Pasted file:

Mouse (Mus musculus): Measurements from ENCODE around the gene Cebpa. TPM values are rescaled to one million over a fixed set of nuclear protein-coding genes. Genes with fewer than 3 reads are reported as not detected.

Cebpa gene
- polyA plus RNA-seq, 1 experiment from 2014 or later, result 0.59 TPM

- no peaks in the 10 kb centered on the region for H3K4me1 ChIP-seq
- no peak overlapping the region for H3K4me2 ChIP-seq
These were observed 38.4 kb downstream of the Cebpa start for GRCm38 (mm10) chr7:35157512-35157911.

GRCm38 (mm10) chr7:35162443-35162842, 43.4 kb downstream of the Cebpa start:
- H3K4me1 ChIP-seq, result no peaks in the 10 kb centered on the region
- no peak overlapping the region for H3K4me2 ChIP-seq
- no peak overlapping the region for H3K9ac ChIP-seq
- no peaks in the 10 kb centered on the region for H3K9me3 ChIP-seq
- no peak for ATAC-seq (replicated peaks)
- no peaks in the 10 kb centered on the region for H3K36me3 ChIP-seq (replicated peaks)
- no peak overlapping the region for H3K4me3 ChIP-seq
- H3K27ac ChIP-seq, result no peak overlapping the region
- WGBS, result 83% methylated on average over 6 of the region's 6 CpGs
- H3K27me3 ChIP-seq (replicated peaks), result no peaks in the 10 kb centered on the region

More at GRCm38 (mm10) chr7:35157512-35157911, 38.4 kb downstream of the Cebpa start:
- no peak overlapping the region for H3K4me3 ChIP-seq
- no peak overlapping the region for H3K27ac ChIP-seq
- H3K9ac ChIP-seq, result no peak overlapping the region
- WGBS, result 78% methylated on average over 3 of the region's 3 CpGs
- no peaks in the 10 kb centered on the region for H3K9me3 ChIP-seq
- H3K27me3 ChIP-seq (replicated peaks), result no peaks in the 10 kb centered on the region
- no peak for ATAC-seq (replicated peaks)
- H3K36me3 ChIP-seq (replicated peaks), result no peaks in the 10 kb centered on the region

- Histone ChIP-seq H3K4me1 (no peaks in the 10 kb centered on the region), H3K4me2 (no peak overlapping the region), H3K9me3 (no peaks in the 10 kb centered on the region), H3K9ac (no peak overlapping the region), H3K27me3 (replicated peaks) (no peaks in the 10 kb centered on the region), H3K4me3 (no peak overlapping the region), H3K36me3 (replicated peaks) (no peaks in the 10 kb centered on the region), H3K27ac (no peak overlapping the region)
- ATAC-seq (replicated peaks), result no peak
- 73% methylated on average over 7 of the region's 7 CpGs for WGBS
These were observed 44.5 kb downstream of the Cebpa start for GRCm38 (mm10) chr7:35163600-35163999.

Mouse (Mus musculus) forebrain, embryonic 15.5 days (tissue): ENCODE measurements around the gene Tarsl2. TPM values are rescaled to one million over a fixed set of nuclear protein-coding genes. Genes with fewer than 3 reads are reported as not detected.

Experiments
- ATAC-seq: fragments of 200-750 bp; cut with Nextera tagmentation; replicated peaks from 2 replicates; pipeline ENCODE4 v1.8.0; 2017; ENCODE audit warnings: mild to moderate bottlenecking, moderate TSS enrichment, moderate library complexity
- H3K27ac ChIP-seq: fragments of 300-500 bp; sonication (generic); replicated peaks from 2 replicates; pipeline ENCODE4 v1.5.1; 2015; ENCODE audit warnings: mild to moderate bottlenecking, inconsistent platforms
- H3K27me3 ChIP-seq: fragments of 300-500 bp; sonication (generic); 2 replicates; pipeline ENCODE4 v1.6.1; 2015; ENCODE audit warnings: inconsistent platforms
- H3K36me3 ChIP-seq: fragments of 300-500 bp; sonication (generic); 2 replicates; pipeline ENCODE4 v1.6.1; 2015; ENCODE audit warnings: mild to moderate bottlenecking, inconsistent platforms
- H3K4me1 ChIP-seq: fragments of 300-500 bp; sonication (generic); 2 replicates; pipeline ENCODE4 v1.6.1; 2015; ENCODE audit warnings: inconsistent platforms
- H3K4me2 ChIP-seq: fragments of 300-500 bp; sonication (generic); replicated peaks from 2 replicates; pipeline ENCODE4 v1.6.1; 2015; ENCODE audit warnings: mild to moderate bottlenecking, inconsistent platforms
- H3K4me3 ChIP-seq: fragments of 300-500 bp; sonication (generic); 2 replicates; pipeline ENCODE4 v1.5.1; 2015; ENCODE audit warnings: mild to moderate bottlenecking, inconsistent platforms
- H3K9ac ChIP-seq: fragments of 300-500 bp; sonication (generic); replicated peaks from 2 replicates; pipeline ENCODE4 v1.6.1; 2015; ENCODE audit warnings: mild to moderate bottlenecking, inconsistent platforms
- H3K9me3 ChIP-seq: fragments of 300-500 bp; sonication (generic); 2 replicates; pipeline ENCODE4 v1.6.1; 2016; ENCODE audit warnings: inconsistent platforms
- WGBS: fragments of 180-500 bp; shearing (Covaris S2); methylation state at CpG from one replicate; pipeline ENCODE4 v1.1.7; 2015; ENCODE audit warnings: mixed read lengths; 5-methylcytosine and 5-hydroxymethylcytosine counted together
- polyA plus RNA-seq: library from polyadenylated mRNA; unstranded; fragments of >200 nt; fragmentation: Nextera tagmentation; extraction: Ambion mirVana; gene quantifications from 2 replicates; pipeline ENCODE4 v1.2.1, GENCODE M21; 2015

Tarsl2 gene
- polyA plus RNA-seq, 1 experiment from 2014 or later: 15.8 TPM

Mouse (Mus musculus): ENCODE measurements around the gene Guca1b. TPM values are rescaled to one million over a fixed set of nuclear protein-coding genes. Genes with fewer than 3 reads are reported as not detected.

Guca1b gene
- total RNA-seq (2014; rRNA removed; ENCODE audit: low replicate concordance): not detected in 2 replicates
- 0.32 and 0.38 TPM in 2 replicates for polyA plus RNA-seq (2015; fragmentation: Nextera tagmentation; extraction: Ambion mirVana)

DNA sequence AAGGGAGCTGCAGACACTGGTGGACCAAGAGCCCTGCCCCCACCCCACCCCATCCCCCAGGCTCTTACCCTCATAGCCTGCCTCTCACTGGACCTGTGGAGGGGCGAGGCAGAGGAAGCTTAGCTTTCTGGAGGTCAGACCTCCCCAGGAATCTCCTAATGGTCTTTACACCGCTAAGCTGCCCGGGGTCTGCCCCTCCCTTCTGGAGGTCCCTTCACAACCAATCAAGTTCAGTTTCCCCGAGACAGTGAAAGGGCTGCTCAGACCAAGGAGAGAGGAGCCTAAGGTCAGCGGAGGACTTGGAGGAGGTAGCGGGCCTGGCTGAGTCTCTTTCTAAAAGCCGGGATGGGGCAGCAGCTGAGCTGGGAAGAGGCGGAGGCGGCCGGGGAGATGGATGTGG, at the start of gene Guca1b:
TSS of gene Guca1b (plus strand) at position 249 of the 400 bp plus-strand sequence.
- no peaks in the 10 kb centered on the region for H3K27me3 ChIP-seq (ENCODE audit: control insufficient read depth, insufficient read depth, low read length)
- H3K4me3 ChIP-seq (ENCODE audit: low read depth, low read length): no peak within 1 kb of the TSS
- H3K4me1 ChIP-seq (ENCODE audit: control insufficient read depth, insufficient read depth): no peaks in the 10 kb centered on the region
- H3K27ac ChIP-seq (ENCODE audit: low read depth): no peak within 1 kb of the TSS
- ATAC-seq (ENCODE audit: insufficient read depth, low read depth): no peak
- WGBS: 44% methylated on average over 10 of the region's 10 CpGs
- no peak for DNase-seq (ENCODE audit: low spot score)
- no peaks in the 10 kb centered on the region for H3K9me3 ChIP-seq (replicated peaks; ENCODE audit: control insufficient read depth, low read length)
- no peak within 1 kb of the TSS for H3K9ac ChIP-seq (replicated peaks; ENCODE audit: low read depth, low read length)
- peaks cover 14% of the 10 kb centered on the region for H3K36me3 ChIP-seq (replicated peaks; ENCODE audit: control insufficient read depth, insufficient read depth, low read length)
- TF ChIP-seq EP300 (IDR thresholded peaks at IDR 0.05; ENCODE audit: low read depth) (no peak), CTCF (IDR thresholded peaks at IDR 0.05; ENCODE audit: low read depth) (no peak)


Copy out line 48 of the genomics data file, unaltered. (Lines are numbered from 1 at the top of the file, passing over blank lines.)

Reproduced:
- total RNA-seq (2014; rRNA removed; ENCODE audit: low replicate concordance): not detected in 2 replicates